The other day I was reading an article, waiting for Curiousity to set-down on Mars. The author described two types of learners. Not there are only two types, but the author had identified two specific types of learners, “Novice” and “Advanced.”
Suppose the nature of a project is to build the 2nd Generation Mars Rover. Engineers, geologists, chemists, physicists, whoever, gather to design and discuss the component details. Over the following 6 years the “iRover 2” evolves. Prototypes are built. Components designed, engineered, and fabricated. Software written. Problems and dilemmas addressed and solved.
August of 2019 sees three new rovers rolling over the Martian terrain capturing data in unprecedented detail. New cameras, new optics, new compression algorithms, new and robust materials reduce weight yet strengthen these new Rovers, Larry, Moe, and Curly. Larry, Moe, and Curly are semi-intelligent (like their namesakes) but unlike their namesakes, using the latest in state-of-the-art GPS and LiDAR for land navigation and route-finding, augmented by a flock of Albatross-class Mars drones capable of flying aloft for years collecting atmospheric aerosols and moderate-resolution LiDAR data.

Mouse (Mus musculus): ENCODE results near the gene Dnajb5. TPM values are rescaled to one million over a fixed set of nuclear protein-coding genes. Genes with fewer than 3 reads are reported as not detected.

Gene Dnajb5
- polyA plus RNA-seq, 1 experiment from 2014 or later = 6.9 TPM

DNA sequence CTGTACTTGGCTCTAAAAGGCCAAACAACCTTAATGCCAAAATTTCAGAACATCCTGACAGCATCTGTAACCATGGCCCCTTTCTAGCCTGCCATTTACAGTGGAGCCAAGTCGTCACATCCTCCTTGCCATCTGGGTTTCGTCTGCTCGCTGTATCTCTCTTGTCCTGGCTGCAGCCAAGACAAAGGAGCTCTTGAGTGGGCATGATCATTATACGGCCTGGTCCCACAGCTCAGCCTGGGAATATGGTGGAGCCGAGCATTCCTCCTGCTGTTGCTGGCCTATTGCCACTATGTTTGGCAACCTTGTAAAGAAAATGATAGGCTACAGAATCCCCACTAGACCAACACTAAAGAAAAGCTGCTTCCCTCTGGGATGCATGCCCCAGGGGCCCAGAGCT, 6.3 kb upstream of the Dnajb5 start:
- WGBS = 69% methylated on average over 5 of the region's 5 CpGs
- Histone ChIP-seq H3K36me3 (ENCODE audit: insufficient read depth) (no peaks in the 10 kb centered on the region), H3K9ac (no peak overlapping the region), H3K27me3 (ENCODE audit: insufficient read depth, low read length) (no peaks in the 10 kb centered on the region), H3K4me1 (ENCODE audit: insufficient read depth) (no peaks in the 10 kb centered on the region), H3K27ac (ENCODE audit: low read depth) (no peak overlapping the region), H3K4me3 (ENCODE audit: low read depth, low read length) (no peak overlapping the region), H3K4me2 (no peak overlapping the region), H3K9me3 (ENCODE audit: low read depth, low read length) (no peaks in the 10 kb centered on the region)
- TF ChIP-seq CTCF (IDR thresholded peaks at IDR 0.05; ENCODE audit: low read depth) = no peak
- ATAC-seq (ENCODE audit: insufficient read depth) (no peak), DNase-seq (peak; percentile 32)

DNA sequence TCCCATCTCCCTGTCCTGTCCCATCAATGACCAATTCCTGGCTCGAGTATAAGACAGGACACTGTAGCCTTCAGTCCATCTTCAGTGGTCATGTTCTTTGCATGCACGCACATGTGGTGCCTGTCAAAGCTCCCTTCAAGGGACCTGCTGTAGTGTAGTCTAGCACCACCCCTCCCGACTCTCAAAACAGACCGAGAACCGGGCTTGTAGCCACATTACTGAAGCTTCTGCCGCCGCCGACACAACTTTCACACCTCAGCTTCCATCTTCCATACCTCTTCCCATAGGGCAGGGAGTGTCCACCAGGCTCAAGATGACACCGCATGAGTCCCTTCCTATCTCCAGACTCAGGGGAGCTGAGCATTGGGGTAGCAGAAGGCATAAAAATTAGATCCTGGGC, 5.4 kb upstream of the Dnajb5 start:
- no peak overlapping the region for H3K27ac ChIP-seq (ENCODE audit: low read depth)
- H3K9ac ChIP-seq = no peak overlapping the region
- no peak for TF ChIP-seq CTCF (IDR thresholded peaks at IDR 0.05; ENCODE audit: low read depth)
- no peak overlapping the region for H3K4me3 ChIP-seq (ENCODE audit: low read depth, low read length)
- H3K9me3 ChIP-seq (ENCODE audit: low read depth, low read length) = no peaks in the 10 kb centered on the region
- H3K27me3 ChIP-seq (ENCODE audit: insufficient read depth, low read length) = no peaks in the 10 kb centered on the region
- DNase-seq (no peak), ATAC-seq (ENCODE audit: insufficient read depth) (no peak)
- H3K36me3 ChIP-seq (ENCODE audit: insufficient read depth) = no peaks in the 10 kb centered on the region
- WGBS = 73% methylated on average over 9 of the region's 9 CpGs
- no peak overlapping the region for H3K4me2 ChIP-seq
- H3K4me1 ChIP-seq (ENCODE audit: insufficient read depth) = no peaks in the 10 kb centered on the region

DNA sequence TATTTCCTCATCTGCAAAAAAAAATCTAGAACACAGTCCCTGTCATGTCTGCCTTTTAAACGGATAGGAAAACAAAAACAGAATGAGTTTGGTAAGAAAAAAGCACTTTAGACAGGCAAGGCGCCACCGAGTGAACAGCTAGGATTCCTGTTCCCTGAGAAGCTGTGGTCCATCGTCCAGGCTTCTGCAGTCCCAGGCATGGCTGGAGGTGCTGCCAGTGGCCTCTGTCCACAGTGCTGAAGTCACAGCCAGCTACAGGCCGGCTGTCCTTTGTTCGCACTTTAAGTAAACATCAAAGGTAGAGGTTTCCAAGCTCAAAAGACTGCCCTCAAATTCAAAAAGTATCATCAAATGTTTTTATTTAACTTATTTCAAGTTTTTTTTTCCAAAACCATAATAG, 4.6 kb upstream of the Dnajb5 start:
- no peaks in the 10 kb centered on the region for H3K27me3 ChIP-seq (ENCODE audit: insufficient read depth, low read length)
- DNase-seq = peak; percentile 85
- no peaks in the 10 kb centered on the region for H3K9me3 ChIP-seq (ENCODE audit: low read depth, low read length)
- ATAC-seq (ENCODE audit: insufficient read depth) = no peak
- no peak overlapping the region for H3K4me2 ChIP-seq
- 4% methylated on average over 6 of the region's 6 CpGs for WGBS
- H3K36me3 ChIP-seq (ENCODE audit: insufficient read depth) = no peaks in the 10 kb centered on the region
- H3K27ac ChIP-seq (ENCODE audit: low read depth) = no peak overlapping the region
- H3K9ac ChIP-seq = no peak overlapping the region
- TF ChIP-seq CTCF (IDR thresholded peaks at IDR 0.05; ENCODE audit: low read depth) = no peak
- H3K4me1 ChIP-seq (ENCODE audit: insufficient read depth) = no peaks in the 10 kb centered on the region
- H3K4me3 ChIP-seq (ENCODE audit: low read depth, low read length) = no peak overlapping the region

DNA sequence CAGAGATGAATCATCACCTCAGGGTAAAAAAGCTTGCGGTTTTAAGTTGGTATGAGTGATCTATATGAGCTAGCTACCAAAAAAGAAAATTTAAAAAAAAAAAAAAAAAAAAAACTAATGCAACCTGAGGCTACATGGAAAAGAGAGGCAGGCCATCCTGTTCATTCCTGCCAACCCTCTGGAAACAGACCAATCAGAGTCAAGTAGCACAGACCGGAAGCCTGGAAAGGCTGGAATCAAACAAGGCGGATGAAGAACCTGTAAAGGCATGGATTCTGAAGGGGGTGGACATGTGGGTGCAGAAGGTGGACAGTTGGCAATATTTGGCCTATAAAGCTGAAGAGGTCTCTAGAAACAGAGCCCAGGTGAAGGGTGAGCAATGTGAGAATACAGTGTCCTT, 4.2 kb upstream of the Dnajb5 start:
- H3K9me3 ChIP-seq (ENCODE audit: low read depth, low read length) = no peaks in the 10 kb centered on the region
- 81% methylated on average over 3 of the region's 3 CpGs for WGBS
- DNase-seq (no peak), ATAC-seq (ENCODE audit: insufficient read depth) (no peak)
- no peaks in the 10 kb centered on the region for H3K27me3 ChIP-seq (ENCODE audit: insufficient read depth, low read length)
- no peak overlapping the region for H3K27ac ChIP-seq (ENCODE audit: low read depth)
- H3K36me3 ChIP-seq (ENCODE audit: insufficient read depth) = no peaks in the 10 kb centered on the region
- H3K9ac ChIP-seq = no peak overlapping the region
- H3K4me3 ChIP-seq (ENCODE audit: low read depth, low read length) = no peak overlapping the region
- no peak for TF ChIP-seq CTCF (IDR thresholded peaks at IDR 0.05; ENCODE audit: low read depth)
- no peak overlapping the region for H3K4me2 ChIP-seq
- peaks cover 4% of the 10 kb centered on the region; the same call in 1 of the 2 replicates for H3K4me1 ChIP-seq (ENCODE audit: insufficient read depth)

NASA in 2019, as in 2012, finds unparalleled success in these endeavors. Costs have been minimized while the results are simply phenomenal. The scientific community revels in the unprecedented success of the scale and complexity of the Martian ecosystem of robotic vehicles charting our neighboring planet.
Yet, some are not enthusiastic. Engineers, chemists, computer scientists speak out against any more investment in Mars.
What did we really achieve? they ask.
Too much money was spent on these sexy missions with no real tangible benefits.
Yes, I helped write code; yes, I helped design and fabricate materials; yes, some new alloys and processes were used to improve strength and radiation shielding.
Could not the funds have been better spent on something else?
Those are some paraphrased responses I either read or heard in subsequent to the successful Curiosity landing. Those also tend to exemplify the voices of those who fall into the “Novice” learner category
Enthusiastic folks intoxicated by the Rube Goldberg inspired deployment of Curiosity see … the future. By the future, I mean “possibilities” and “potential” for growth in all sorts of new and unique fields. The commercial and industrial applications of Science, Engineering, Physics, and Chemistry fill adult minds with child-like fervor.
Every molecule of sweat equity poured into Curiosity translates lessons learned.
How much did we, and be we I mean Humanity in the form of NASA employees, engineers and the lot who all chipped into to make Curiosity a success, learn from our experience? How much will we learn? Whatever we learn from Curiosity may pale in comparison to what has already been achieved in simply getting a 1,500lb remote-controlled vehicle across 535 million miles of space and safely down and operational on another planet.